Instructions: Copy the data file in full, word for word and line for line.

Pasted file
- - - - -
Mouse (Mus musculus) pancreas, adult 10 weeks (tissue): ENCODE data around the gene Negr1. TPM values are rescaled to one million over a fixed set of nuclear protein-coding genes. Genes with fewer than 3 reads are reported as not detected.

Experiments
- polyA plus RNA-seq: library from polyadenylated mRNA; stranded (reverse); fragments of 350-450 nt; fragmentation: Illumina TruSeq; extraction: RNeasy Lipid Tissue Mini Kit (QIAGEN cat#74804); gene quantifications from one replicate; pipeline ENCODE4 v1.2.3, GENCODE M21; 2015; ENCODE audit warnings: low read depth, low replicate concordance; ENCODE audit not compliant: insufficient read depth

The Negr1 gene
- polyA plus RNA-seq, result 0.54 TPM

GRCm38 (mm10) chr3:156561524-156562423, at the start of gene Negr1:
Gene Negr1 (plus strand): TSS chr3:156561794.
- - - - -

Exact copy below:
Mouse (Mus musculus) pancreas, adult 10 weeks (tissue): ENCODE data around the gene Negr1. TPM values are rescaled to one million over a fixed set of nuclear protein-coding genes. Genes with fewer than 3 reads are reported as not detected.

Experiments
- polyA plus RNA-seq: library from polyadenylated mRNA; stranded (reverse); fragments of 350-450 nt; fragmentation: Illumina TruSeq; extraction: RNeasy Lipid Tissue Mini Kit (QIAGEN cat#74804); gene quantifications from one replicate; pipeline ENCODE4 v1.2.3, GENCODE M21; 2015; ENCODE audit warnings: low read depth, low replicate concordance; ENCODE audit not compliant: insufficient read depth

The Negr1 gene
- polyA plus RNA-seq, result 0.54 TPM

GRCm38 (mm10) chr3:156561524-156562423, at the start of gene Negr1:
Gene Negr1 (plus strand): TSS chr3:156561794.